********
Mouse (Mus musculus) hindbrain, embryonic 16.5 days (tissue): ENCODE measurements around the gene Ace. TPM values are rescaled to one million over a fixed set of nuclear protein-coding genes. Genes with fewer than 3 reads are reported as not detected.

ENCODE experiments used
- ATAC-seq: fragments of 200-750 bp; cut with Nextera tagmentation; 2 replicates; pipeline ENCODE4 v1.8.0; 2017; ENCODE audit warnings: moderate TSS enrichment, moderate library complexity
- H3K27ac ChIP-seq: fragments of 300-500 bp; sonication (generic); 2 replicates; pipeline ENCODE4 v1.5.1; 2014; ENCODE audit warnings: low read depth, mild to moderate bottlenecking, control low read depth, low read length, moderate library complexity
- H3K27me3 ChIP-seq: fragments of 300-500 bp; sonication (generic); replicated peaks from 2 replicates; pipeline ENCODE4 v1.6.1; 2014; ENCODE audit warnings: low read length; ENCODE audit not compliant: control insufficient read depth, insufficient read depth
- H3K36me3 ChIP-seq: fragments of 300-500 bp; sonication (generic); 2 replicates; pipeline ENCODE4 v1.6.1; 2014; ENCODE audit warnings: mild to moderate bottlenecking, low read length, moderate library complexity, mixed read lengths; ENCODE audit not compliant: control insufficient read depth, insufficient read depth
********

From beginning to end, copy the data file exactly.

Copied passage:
Mouse (Mus musculus) hindbrain, embryonic 16.5 days (tissue): ENCODE measurements around the gene Ace. TPM values are rescaled to one million over a fixed set of nuclear protein-coding genes. Genes with fewer than 3 reads are reported as not detected.

ENCODE experiments used
- ATAC-seq: fragments of 200-750 bp; cut with Nextera tagmentation; 2 replicates; pipeline ENCODE4 v1.8.0; 2017; ENCODE audit warnings: moderate TSS enrichment, moderate library complexity
- H3K27ac ChIP-seq: fragments of 300-500 bp; sonication (generic); 2 replicates; pipeline ENCODE4 v1.5.1; 2014; ENCODE audit warnings: low read depth, mild to moderate bottlenecking, control low read depth, low read length, moderate library complexity
- H3K27me3 ChIP-seq: fragments of 300-500 bp; sonication (generic); replicated peaks from 2 replicates; pipeline ENCODE4 v1.6.1; 2014; ENCODE audit warnings: low read length; ENCODE audit not compliant: control insufficient read depth, insufficient read depth
- H3K36me3 ChIP-seq: fragments of 300-500 bp; sonication (generic); 2 replicates; pipeline ENCODE4 v1.6.1; 2014; ENCODE audit warnings: mild to moderate bottlenecking, low read length, moderate library complexity, mixed read lengths; ENCODE audit not compliant: control insufficient read depth, insufficient read depth